Training Ourselves in the Virtue of Gratitude

Gratitude is not our default. We are an entitled, ungrateful people. To see good, recognize it as a gift, and offer thanksgiving to the One from Whom it came takes training.

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Deborah Haddix

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The soul thrives on gratitude.

This one is tough. It’s something we must work at because our default mode is entitlement. We believe that gifts received, and experiences enjoyed are rightfully ours. We are, in fact, owed. Entitlement and ingratitude grow deep within our being.

Recall that in his letter to the saints at Thessalonica, Paul wrote, “Give thanks in all circumstances; for this is the will of God in Christ Jesus for you” (I Thessalonians 5:18). He penned these words for those in the church – followers of Jesus. The recipients of his letter were redeemed by God, yet they needed to be reminded to be grateful.


Gratitude is a way of looking at life, a way that perceives the good. It is the direct result of grace. Poet and preacher, Henry Van Dyke defined gratitude as “the inward feeling of kindness received” and thankfulness as “the natural impulse to express that feeling.”

Difficult though it may be gratitude is a virtue worthy of our cultivation.


Jesus is not only the way to gratitude, but He also shows us the way.

One of the places where He shows us best is in Luke 22:19. Here it is recorded that “He took bread, and when He had given thanks, He broke it and gave it to them, saying, ‘This is My body, which is given for you. Do this in remembrance of Me.”

Jesus was about to endure the worst possible, yet He felt gratitude. And there in the upper room He offered thanks for the grace and glory that were to come.

Practicing the very attitude of Jesus helps us cultivate the virtue of gratitude.


Gratitude comes from the Latin word bene, meaning “good,” and it always involves three factors.

The Benefit

Keep in mind what we said above. “Gratitude is a way of looking at life, a way that perceives the good. It is the direct result of grace.” To be grateful, we must receive a gift and recognize it as good. The gift is the benefit.

The Benefactor

A benefactor is someone who does good, who has good intentions toward us. One who is grateful, believes that the good received – the gift – comes from God (James 1:17). He lavishes us with benefits, and we respond with gratitude.


The beneficiary is the one who receives the good gifts. We are the beneficiaries of the benefits of God – the One who has our best interests at heart. And this giving of gifts or bestowing of benefits is going on all the time.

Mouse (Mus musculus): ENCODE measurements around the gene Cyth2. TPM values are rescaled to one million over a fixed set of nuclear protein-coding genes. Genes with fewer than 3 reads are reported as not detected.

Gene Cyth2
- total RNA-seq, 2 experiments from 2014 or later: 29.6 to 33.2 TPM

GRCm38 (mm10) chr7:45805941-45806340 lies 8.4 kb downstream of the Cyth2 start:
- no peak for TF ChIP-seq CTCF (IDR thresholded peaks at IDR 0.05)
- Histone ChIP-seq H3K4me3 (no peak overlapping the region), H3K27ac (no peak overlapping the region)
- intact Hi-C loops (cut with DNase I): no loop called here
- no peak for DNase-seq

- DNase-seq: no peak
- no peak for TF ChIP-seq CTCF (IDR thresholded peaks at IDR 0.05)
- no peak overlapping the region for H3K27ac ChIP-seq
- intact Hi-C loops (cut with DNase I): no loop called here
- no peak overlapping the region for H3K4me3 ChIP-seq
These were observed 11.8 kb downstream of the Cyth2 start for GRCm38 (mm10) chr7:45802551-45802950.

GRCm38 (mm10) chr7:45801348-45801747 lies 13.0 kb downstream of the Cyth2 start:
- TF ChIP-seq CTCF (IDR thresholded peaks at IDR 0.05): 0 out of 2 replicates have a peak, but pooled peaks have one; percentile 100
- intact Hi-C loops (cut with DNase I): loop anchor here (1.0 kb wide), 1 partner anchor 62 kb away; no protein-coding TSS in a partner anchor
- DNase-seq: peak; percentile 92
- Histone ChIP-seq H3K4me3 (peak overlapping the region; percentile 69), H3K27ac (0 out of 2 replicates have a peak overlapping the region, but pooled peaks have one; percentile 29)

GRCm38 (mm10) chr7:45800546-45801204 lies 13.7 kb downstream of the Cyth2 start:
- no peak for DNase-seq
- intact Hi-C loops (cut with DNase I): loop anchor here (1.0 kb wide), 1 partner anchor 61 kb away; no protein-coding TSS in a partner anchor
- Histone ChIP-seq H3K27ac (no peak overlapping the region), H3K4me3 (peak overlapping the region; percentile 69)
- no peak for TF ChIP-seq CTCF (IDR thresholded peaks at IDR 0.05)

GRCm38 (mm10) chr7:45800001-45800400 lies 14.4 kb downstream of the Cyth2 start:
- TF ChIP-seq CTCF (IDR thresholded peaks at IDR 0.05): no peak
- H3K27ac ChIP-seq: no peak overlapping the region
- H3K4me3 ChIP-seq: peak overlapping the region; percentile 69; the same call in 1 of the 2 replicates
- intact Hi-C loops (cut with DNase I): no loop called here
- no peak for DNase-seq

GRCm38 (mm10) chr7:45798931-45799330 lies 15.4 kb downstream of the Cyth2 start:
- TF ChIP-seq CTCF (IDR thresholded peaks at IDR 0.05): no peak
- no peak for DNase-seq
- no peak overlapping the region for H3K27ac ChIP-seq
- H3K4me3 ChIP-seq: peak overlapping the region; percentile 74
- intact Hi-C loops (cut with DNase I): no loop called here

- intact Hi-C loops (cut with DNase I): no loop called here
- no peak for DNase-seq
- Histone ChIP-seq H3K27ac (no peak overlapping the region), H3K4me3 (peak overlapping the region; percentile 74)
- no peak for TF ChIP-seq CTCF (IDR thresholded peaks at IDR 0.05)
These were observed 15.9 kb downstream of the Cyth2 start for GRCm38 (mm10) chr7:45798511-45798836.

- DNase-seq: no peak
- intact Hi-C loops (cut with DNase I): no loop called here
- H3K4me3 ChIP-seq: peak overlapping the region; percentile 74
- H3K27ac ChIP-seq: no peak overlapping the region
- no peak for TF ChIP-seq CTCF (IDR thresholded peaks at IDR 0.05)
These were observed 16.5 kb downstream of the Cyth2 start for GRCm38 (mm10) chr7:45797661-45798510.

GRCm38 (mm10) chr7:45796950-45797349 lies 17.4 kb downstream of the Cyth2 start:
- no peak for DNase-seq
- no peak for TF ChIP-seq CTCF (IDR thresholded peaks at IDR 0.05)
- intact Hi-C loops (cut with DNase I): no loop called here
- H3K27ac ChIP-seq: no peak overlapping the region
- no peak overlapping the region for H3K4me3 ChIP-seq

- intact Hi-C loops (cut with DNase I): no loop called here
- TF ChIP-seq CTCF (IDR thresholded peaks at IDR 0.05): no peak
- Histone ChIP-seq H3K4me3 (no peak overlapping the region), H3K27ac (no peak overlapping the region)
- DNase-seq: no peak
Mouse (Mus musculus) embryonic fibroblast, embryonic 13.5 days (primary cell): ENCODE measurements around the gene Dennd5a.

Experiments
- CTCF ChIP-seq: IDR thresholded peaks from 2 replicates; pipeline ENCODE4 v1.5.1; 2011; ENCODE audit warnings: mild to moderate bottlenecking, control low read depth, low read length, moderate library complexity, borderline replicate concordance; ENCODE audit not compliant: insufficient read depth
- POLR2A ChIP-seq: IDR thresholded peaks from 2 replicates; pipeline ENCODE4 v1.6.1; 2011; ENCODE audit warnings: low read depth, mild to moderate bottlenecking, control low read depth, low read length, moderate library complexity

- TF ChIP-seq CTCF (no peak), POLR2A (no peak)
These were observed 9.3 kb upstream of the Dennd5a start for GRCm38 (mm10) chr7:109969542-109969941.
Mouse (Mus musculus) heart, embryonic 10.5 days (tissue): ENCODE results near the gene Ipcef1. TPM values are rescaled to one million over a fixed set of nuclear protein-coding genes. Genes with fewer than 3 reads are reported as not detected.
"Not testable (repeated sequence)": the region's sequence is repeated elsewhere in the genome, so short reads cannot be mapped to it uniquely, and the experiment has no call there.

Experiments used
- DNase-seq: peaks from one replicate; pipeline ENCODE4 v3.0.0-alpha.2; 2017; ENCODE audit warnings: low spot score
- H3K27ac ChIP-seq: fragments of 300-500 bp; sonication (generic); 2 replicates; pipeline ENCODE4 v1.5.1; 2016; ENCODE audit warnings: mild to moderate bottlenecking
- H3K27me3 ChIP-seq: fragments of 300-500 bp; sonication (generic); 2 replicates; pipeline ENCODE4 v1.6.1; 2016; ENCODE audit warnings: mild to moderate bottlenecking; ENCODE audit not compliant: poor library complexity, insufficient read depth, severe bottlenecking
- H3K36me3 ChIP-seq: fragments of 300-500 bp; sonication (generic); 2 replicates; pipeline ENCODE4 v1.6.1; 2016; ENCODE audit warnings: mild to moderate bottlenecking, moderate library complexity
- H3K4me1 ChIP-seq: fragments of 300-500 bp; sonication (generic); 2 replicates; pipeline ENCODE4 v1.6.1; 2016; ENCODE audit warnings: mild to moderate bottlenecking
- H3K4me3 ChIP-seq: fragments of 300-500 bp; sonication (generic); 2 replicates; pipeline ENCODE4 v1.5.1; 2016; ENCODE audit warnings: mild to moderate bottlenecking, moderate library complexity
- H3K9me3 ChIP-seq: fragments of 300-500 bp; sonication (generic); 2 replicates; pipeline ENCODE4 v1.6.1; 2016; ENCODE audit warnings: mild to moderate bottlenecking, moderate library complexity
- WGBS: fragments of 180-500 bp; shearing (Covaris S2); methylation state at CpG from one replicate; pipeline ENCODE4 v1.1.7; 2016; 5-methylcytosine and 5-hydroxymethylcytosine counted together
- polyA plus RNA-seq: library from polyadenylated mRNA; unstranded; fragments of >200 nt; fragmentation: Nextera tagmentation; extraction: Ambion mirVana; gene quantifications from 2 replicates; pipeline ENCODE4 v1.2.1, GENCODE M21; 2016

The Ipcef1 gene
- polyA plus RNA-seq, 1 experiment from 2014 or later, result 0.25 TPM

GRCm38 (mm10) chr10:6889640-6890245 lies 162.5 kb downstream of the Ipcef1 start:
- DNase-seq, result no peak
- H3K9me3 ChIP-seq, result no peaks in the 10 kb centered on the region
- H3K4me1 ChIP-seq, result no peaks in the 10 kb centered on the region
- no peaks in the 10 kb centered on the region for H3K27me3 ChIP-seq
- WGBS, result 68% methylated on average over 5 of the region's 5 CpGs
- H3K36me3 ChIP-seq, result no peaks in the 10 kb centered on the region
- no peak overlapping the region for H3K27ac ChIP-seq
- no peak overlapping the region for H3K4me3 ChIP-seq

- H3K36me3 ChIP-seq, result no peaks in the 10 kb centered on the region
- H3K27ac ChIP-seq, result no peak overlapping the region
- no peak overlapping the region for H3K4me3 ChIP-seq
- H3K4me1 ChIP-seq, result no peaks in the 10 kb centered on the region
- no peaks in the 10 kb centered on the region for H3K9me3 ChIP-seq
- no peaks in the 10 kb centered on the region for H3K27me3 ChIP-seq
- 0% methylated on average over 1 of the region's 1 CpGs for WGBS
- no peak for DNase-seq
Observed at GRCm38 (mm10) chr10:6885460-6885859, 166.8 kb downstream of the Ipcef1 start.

To cultivate gratitude in our lives, we must be intentional. Training is required. Perhaps this month of Thanksgiving is a good time for some gratitude training. The following are just a few simple ideas for exercising your gratitude muscles.

1. Count Gifts/Benefits

Keep an ongoing list. Each day of the month, add 3-4 things for which you are grateful to your list.

2. Write a Gratitude Letter

Write a letter of gratitude to someone who has impacted your life for the good. Include details. Tell them WHY you are grateful to them. Mail the letter or meet with the person face-to-face and read it to them.

3. Study the Names of God

Choose a different name each day. Think about what you already know about the name and what it means to you. See what new things you can learn about the name. In prayer, thank God for this name and what it means about Him.

4. Journal Your Reflections

Consider the wonderful deeds of God – the ones recorded in the Bible and the ones you have personally experienced. Add a different deed to your journal each day and write about it in as much detail as you are able.

5. Pray Your Own Benedictions

In Hebrew, a benediction was any prayer than began with the word bless. Benedictions were training in the virtue of gratitude. The Hebrew benedictions connected the benefit with the benefactor reminding the Israelites that all that was good came from God.

The Hebrew term for gratitude is hikarat hatov, meaning “recognizing the good.”

Benedictions are brief statements that recognize the good that comes from God. To pray your own benedictions, make a list of things you are grateful to God for providing. Then turn the items on your list into benedictions by inserting the words “Blessed are you, O Lord” before each item. For example, if sunshine is on your list, you might pray, “Blessed are you, O Lord, for creating the beauty and warmth of sunshine.”

Benedictions are an expression of gratitude that blesses both the beneficiary and the benefactor.

Gratitude is not our default. It must be cultivated. Let’s take this month of Thanksgiving for some gratitude training by intentionally slowing down to see, recognize, and offer thanksgiving for the gifts from our Good Gift Giver.  


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About the Author

Deborah Haddix

I am a child of God, wife, mom, grandma, daughter, sister, niece, and friend who loves nothing better than spending time with those I love.

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